He said the oil from the first crop, expected in December, would probably be sent to Europe for analysis and refining and, if there was enough of it, could be used to power an SAA plane as early as next year.

Globally, the technology was moving ahead faster than one might think, he said. “Just about every day on commercial airlines there is a biofuel flight in the world.”

Energy returns
SAA, with aircraft manufacturer Boeing, will help to finance the project, which will be rolled out on a large scale by SkyNRG, a market leader in sustainable jet fuel, and Sunchem South Africa, whose parent company in Italy (Sunchem), holds the franchise for the tobacco Solaris.

But the large-scale production of biofuels faces many challenges.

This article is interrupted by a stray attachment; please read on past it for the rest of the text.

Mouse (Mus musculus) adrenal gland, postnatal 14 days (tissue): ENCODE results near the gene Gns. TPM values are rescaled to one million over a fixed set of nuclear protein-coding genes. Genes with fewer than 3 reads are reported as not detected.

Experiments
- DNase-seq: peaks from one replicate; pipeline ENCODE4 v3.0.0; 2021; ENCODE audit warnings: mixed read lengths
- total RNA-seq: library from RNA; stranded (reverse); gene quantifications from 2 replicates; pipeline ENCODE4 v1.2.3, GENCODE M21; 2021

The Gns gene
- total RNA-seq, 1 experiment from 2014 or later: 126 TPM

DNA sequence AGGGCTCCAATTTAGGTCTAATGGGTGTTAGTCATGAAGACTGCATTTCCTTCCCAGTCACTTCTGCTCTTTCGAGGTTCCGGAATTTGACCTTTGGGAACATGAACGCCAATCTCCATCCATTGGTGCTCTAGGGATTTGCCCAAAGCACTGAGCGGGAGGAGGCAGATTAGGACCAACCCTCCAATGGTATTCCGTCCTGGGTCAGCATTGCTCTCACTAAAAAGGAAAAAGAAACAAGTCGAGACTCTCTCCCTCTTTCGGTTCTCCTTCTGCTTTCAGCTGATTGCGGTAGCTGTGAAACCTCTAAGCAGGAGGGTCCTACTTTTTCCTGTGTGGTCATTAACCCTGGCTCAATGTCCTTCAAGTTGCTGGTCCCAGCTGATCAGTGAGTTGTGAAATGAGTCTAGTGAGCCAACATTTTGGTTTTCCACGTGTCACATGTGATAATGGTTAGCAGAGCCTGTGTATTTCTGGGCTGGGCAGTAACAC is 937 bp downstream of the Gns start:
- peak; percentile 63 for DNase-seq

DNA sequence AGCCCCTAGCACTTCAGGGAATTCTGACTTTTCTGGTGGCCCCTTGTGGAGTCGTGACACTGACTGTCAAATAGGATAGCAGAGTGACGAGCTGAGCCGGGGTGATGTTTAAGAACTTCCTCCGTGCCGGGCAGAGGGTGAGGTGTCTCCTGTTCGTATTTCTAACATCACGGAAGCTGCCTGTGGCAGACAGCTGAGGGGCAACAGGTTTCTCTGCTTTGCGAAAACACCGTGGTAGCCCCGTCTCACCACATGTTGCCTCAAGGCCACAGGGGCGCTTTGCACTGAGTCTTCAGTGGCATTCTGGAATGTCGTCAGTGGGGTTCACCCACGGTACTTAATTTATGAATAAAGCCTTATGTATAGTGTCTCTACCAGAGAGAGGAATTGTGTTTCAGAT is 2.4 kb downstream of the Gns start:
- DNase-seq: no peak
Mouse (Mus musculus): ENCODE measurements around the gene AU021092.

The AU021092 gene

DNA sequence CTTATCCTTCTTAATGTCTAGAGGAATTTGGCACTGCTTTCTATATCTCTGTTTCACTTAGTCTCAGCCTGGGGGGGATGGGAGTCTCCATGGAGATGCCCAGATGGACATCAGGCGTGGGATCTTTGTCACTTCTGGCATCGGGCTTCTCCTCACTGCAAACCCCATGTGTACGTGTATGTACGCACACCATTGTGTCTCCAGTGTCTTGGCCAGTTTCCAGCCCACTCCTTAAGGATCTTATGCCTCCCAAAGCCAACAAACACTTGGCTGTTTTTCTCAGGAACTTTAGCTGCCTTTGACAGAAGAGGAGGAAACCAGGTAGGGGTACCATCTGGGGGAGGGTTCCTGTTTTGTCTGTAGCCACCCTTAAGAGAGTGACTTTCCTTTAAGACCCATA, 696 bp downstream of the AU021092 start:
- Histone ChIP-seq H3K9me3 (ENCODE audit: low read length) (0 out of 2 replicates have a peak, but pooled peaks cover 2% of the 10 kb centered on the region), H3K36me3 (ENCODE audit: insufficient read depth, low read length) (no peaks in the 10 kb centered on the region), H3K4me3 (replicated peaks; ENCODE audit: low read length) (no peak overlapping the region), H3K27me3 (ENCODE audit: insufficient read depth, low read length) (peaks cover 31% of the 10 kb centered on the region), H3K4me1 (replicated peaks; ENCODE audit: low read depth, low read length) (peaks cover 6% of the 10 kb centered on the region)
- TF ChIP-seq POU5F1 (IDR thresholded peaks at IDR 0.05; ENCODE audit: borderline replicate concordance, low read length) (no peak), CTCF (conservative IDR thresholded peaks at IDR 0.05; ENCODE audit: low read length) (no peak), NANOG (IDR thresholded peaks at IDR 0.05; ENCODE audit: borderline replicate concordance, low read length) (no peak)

“There have been a bunch of biofuel projects and some hard selling but the basic energetics of biofuel are just not good,” said Jeremy Wakeford, the chairperson of the Association for the Study of Peak Oil South Africa.

“Energy returns on investment ratios [the amount of energy returned on the energy invested] are quite low for most biofuels, with international studies showing the best returns for sugarcane, about 8:1, in Brazil. Biodiesel energy return on investment ratios are estimated to be 3:1 on average … but I have seen estimates on some biodiesel of up to 8:1.”

Bioethanol is ethyl alcohol derived from the fermentation of plants and biodiesel is derived from plant oils. The Solaris tobacco will produce oils.

Sunchem did not provide a return on energy investment ratio, but said its fuel could reduce CO2 emissions by 80%.